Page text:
Eanna Linnane, from Kinvara, Co. Galway, has seen a lot of the world over the past 2 years and learned a lot about different farming systems.
The 25-year-old sat down with our journalist, Cian, to discuss what he has learned, both at home and abroad.
Eanna and his father run a suckler and sheep farm in Kinvara, right along the Wild Atlantic Way and a stones-throw from the Burren National Park. They farm 30 continental suckler cows and 70 Charolais-cross ewes on around 90-acres.
They have put a lot of time and effort into developing the farm, in both the land and the infrastructure. Recently, most of their efforts have been spent on the grassland, making paddocks and reclaiming ground that was previously limestone pavement.
Here is a before and after of the work they have done:
Eanna began his third-level studies in GMIT, gaining a level 7 BSc in agricultural and environmental management before heading to UCD to study animal and crop production, graduating in 2018.
Eanna had been in contact with dairy farms in New Zealand in the early months of 2018 and was on a flight as soon as he completed his exams.
“I went to New Zealand in July of 2018 for the calving season. I worked for Carmen and Chris Ryan and I was really well looked after.”
“There were 1,200 kiwi-cross cows and was ran very similar to an Irish system. We fed 80% grass and then 20% supplemented by concentrates, but it was mainly a grass-based system.”
The then 24-year-old stayed in New Zealand until February 2019 and flew directly from there to Missouri, USA.
Eanna arrived in Missouri in the middle of calving and stayed until early June 2019.
“When I left New Zealand it was 25 degrees, beautiful weather at the peak of summer – grass was growing, cows were doing well. I got to Missouri and when the plane touched down there was 2-feet of snow everywhere.”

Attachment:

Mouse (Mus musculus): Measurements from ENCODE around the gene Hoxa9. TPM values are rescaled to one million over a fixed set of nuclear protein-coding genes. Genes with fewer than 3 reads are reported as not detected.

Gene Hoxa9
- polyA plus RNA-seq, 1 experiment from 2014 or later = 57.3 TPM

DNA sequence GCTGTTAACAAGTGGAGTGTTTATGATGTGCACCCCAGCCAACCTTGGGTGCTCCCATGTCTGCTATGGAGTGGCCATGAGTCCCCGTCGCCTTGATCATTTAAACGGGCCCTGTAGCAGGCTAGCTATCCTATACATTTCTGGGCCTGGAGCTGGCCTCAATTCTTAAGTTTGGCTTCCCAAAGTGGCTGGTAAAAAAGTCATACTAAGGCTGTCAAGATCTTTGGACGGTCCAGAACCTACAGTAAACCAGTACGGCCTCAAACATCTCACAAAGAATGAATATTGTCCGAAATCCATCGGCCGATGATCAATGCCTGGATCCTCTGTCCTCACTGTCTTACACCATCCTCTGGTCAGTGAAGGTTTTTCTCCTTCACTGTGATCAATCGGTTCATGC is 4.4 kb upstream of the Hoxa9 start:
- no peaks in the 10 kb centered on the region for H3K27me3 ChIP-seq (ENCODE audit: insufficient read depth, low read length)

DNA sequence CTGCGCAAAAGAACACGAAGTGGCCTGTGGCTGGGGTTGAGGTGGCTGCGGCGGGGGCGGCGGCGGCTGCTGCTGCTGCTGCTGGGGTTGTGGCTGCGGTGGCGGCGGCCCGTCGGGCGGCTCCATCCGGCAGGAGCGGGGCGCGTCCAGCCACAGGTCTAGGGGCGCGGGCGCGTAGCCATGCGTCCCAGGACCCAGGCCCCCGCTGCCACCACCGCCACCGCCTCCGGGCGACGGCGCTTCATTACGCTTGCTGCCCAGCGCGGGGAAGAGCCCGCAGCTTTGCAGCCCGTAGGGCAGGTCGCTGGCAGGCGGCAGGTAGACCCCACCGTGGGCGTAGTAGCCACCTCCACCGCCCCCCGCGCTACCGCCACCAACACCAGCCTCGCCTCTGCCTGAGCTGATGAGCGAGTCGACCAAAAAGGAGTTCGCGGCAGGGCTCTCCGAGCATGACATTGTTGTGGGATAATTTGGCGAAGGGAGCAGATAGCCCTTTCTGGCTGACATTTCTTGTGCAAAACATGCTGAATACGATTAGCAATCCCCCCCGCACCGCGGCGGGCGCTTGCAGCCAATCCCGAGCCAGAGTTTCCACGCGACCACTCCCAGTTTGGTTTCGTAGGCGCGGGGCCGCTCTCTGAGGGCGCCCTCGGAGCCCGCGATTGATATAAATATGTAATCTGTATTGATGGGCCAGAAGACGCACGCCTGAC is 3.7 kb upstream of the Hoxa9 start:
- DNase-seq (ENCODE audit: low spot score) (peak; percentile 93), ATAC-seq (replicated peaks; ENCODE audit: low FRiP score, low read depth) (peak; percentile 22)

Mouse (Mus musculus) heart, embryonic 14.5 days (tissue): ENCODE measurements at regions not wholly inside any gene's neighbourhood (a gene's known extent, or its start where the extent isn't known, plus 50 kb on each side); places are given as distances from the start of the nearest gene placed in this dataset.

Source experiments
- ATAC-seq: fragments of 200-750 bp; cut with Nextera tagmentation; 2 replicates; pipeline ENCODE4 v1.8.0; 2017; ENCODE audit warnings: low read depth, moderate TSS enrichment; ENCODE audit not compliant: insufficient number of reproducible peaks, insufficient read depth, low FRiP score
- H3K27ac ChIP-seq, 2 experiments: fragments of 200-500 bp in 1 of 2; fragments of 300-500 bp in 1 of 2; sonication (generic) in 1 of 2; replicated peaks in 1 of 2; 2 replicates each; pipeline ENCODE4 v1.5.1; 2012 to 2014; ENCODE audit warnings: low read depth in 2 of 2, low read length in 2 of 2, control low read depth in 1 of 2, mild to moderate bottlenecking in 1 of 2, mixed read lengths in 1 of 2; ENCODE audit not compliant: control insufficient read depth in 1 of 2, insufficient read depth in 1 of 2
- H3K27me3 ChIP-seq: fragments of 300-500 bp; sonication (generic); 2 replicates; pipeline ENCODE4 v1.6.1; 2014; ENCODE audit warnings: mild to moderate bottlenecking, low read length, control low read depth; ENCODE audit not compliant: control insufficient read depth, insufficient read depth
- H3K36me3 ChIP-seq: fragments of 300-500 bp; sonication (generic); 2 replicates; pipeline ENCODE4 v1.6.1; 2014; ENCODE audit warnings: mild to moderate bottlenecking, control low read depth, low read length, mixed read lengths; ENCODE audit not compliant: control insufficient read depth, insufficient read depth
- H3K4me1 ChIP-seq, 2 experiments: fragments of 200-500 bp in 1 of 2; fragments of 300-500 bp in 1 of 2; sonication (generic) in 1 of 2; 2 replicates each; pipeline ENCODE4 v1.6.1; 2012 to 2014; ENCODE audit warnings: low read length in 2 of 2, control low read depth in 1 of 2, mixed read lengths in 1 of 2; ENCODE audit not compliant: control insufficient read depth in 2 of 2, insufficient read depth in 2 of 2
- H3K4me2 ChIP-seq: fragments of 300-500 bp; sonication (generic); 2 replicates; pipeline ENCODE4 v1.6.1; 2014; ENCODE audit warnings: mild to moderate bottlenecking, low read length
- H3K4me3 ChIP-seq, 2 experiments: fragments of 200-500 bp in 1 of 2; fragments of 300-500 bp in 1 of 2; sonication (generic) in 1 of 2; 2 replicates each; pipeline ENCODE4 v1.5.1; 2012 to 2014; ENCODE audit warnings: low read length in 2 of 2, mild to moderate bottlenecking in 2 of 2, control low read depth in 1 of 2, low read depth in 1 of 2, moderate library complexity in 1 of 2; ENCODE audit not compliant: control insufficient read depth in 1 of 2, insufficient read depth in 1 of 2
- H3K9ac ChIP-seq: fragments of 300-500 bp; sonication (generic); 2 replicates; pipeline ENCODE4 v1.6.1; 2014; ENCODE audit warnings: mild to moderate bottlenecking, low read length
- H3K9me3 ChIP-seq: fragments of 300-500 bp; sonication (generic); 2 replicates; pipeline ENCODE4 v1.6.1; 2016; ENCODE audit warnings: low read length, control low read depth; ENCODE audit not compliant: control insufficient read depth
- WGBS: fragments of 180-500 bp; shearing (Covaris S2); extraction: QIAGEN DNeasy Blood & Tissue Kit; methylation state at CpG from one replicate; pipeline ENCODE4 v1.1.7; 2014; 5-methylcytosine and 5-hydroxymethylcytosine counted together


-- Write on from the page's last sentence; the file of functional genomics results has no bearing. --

The Kinvara native worked for a company called Grassland, who originally started in New Zealand in 2004, milking 1000 cows. They currently run 22 dairies over a land area of 17 000 acres with 15,000 milking cows across both New Zealand and the USA.
The system was similar to Ireland in terms of the time of year that the main activities take place. The biggest difference was the extreme and unpredictable weather.
“On my second week, the temperature dropped to -18 degrees and milk pumps were frozen, milk coolers were frozen, wash down hoses were frozen and the cows were getting really bad frost-bite on their teats.”
“As the year progressed, it could be really hot at 5 am and you’d have to take your t-shirt off and then in the afternoon it’s driving rain and the temperature has dropped by about 15 degrees. It was ridiculous how it changed so fast.”
“It’s a harsh climate for cows but they’re hardy cows, predominantly Jersey.”
“Two weeks in Missouri is like two weeks in Ireland because the weather changes so fast. The climate has such an impact. In two days, you could have a flush of grass or the place could be flooded. You have to be adaptable, flexible and most importantly decisive. You have to be able to make quick decisions.”
The Galway man currently works on a 107,000-cow farm in Saudi Arabia. This farm is one of the biggest farms in the world and is a fully indoor system. This is split into 5 ‘megafarms’ and one smaller farm all within a single area.